London Coliseum: The view from the stage at the Roman-inspired building, which was built in 1904 and is the largest West End theatre with 2,359 seats. It features a stunning mosaic dome in the foyer and has functioned exclusively as an opera house since 1968. The theatre was the first in Britain to be fitted with a revolving stage, which has a triple revolve
Theatre Royal Drury Lane: The star’s dressing room at the fourth theatre on the same site dating back to 1663, which is billed by the book as the ‘greatest story ever told in the West End’. A 15-year-old Nell Gwyn, who was a celebrity in the Restoration period, made her debut there in the 17th century and gas lighting was introduced in 1817 at the site on Catherine Street
Prince of Wales Theatre: The orchestra pit at the Art Deco theatre which was built in 1937. The building is meant to give the feel of walking on board an ocean liner, and Barbra Streisand make her only London appearance in a stage role there, in Funny Girl for a few months in the 1960s. It hosted the Beatles at the Royal Variety Performance in their breakthrough year of 1963
Shaftesbury Theatre: A grid of steel cables and pulleys is high above the stage of what is both the first and last theatre to have been built on Shaftesbury Avenue. It was originally built in 1888 before being destroyed by the Blitz, before another theatre nearby, previously known as the Princes Theatre, was given its name in 1963. It was the first entirely steel-framed theatre
Theatre Royal Drury Lane: The 1947 painted backdrops to Oklahoma!, one of the great post-war musicals of Rodgers and Hammerstein, are still stored backstage. There are four brick tunnels under the front three rows of the stalls, with one said to have taken King Charles II directly into the Strand to meet his mistress Nell Gwyn on the site of the tavern in Bull Inn Court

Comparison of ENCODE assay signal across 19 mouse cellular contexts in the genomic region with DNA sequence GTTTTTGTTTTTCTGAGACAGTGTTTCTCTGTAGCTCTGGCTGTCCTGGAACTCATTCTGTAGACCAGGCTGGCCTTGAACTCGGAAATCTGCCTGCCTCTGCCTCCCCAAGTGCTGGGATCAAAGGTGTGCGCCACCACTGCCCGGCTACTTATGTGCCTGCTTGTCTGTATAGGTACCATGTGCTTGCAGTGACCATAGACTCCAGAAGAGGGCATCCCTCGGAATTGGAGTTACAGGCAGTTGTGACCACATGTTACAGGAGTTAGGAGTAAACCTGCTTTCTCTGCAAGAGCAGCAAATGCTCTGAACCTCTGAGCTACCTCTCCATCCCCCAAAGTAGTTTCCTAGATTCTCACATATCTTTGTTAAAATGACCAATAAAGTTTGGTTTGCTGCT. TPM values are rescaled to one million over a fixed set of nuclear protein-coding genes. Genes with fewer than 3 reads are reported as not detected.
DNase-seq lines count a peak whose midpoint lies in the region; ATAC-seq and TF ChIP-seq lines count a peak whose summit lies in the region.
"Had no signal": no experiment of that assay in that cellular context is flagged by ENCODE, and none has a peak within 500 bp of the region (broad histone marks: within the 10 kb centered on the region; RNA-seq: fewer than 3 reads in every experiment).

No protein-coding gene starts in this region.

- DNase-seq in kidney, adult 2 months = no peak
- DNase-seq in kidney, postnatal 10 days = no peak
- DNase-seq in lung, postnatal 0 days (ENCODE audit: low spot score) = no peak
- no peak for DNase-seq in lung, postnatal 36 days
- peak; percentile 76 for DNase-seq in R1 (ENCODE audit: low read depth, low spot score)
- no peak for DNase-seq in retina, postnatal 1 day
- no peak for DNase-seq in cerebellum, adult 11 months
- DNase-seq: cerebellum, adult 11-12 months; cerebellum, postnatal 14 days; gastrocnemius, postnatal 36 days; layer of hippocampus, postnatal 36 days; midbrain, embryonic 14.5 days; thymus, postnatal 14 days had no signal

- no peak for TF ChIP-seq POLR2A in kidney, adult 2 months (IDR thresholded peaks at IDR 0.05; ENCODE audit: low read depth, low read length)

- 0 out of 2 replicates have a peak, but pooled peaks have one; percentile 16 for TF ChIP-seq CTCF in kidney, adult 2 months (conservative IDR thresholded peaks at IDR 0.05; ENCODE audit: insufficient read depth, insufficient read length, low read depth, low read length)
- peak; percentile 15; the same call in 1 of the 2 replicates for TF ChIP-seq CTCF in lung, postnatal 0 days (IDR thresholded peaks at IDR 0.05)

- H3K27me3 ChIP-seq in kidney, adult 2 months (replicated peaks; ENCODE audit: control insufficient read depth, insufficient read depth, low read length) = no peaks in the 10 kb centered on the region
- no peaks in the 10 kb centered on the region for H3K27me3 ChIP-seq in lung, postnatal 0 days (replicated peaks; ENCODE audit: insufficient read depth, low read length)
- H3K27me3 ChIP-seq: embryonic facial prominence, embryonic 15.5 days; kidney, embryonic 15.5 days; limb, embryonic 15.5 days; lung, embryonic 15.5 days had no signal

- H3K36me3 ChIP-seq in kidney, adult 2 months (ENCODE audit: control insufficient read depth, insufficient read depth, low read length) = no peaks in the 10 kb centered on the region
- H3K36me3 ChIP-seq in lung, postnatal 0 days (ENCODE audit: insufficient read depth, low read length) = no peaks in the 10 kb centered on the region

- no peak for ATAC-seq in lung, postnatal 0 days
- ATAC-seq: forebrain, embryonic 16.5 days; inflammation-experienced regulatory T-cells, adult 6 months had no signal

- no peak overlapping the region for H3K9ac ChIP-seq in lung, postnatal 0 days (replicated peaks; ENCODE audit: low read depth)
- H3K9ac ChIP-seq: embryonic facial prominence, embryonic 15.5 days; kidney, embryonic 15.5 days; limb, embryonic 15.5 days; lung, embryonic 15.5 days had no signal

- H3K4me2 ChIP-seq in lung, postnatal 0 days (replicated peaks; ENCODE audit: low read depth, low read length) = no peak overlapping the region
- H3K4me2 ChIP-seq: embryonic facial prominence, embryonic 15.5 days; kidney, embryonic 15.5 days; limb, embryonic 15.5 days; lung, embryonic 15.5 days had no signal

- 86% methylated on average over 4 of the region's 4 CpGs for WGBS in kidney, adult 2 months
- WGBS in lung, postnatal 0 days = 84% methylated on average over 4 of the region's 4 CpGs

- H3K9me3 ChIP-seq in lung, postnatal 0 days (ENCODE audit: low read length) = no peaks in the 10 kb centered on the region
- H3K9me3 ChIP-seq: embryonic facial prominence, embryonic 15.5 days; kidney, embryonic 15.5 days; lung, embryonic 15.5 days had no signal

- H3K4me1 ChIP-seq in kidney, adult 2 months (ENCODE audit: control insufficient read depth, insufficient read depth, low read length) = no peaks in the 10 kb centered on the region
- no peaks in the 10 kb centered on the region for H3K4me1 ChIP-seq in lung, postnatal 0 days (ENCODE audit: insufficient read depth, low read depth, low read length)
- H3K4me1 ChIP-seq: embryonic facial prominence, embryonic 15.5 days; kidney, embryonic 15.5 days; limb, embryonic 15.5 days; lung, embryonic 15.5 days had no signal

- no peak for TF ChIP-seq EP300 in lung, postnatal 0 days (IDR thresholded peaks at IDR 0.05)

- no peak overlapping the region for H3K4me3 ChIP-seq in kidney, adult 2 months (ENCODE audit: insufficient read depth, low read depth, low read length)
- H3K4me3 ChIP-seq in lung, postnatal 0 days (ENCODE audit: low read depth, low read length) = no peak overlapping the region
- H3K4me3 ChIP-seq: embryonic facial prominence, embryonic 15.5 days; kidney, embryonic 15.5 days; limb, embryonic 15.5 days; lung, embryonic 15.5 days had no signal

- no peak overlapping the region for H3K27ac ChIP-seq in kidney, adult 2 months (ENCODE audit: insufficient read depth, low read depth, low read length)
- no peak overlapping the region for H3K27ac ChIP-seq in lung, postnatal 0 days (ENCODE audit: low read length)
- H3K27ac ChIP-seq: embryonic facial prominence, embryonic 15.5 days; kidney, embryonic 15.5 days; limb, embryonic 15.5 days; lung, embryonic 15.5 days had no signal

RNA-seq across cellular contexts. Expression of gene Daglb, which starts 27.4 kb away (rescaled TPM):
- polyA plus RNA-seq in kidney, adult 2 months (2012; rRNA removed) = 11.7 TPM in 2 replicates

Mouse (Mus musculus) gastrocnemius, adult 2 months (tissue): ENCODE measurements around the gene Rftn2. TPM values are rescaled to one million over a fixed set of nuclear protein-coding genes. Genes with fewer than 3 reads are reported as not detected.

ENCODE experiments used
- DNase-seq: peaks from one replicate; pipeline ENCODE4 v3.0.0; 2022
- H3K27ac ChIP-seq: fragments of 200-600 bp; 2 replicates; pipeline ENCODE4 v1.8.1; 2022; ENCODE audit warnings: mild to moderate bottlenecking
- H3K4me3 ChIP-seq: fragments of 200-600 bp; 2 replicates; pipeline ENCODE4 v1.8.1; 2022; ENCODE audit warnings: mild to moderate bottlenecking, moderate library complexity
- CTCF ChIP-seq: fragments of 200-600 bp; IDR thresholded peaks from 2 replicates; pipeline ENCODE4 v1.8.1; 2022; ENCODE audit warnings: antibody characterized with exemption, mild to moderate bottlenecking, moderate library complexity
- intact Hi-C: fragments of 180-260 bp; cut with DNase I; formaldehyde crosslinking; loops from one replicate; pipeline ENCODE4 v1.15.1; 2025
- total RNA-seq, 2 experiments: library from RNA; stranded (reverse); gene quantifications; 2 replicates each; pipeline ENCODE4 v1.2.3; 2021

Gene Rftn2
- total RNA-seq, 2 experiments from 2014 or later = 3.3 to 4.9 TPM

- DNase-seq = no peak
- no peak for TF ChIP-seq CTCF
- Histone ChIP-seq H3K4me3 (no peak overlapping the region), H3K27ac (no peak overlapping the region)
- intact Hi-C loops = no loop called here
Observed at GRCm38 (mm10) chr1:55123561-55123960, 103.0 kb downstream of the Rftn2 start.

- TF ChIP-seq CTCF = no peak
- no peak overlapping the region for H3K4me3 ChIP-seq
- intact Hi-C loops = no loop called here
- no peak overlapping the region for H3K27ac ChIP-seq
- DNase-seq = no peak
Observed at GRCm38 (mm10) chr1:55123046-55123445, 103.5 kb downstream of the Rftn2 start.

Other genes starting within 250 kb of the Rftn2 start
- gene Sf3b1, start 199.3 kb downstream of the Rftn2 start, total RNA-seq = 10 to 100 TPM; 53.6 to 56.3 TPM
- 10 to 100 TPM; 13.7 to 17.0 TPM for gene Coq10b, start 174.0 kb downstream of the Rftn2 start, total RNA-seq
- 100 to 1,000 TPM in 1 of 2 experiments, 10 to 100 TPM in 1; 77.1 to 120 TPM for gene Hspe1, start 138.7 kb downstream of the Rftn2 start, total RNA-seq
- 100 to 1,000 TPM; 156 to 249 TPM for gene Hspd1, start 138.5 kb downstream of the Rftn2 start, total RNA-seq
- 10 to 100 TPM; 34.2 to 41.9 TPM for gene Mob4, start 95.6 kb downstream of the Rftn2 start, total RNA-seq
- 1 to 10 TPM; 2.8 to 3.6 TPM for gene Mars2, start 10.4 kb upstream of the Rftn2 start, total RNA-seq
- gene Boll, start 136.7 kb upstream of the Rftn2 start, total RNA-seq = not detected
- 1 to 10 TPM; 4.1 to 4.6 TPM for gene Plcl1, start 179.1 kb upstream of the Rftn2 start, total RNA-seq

Donmar Warehouse: The Covent Garden creative house is a three-sided grey-painted auditorium which is a large cube measure 25ft in all directions. It is one of the more modern West End venues having opened in 1977, and the lighting rig at the top of the space is pictured above. It is located at the top of a staircase and allows 20 people to stand at the back of the gallery
Her Majesty’s Theatre: The ‘thunder run’ in the stage left gallery of the theatre is one of only two remaining in Britain. It is a device using cannon balls, replaced in the modern era by sound effects. All the original stage machinery is built from wood, and under it is a series of lifts, levers, drums and winches is said to give the impression of being below decks at sea
London Palladium: The quick-change area under the stage of the theatre is pictured. It opened in 1910 at a cost of £250,000 or £10million in today’s money, and stands on the site of the Duke of Argyll’s house. In 1971 it was the first theatre to accept credit cards and it has a backstage ‘donkey run’ for live animals which leads from stage level onto Great Marlborough Street
‘London Theatres’ by Michael Coveney and Peter Dazeley is published by Frances Lincoln for £35. All pictures © Peter Dazeley